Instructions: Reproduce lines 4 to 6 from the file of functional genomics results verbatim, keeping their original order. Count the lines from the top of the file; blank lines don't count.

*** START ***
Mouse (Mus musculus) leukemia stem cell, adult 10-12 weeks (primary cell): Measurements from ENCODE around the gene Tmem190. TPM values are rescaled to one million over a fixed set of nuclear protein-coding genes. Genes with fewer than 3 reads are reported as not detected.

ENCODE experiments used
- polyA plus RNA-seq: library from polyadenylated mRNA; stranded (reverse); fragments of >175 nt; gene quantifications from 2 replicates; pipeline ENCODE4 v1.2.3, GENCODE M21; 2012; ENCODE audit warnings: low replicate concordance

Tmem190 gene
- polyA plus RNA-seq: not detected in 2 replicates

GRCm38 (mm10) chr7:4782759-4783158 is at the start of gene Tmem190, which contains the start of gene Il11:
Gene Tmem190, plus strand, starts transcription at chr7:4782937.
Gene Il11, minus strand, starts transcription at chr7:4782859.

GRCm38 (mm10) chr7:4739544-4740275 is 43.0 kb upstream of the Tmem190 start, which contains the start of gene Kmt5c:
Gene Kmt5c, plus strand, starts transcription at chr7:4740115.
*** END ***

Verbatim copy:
Tmem190 gene
- polyA plus RNA-seq: not detected in 2 replicates

GRCm38 (mm10) chr7:4782759-4783158 is at the start of gene Tmem190, which contains the start of gene Il11: